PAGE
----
Signs of Change

Read by Deborah Brabyn

(4.5 stars; 13 reviews)

In the 1880s William Morris, the artist and poet famously associated with the Arts and Crafts movement, left the Liberal Party and threw himself into the Socialist cause. He spoke all over the country, on street corners as well as in working men's clubs and lecture halls, and edited and wrote for the Socialist League's monthly newspaper. Signs of Change is a short collection of his talks and writings in this period, first published in 1888, covering such topics as what socialism and work should be, and how capitalism and waste developed. (Summary by Deborah Brabyn) (4 hr 44 min)


01 - How we live and how we might live, part 1 26:36 Read by Deborah Brabyn
02 - How we live and how we might live, part 2 24:21 Read by Deborah Brabyn
03 - Whigs, democrats, and socialists 23:04 Read by Deborah Brabyn
04 - Feudal England 38:58 Read by Deborah Brabyn
05 - The hopes of civilization, part 1 19:03 Read by Deborah Brabyn
06 - The hopes of civilization, part 2 26:26 Read by Deborah Brabyn
07 - The aims of art 34:51 Read by Deborah Brabyn
08 - Useful work versus useless toil, part 1 26:42 Read by Deborah Brabyn
09 - Useful work versus useless toil, part 2 21:14 Read by Deborah Brabyn
10 - Dawn of a new epoch, part 1 23:10 Read by Deborah Brabyn
11 - Dawn of a new epoch, part 2 19:48 Read by Deborah Brabyn


(5 stars)

This work, Signs of Change by William Morris, is an utterly amazing analysis and deconstruction of government. His main focus is exposing, with surgical precision, the cancerous constitutional monarchy that binds the people of England to that monarchy via a parliament whose only function is the continuation of the status quo, i.e. the perpetual warfare and oppression that not only allows capitalism to exist but feeds it as blood feeds vampirism. Said exposition applies equally to America's "Constitutional Republic", and fully reveals the utter hypocrisy with which both the American system of "democratic" government, that is to say those who control it, as well the American people themselves use to justify their existence, whether a ruling member of the capitalistic killing machine, an active participant - that is, to say, willing fodder - in the capitalist killing machine, or a totally unaware slave of and to said rulers. Constitutions, democracies, et al exist only to ensure capitalism thrives and survives. Remember that Franklin D. Roosevelt, the "savior" of the poor, was in fact, a savior of capitalism. He himself bragged that he had saved capitalism, proving this fact. One can only dream of the better world we Americans may have built if not lulled back to sleep by Roosevelt's meager concessions known as "The New Deal".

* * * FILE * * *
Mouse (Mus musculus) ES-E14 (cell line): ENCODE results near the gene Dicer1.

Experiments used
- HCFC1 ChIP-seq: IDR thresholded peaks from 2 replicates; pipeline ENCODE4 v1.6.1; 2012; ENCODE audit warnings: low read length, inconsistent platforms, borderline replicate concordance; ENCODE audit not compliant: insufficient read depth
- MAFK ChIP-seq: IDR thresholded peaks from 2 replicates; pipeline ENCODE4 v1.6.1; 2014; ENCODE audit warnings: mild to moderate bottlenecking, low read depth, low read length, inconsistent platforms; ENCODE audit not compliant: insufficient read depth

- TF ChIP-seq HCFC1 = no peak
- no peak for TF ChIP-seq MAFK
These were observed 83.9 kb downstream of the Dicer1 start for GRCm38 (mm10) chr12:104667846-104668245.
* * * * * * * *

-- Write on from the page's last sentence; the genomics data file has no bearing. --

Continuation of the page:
(3 stars)

Nicely read, tone occasionally slightly off to me but overall very neatly done. A selection of writing filled to the brim with idealism, but not a whole lot of practicality - but you have to know where you're going to get there. Weird section on feudal Britain and a stark admiration for Chaucer. Some really interesting discussion on the place of art in socialism


(4.5 stars)

I loved the reader's voice, i wish she can record more. i'm not sure of the book's content though.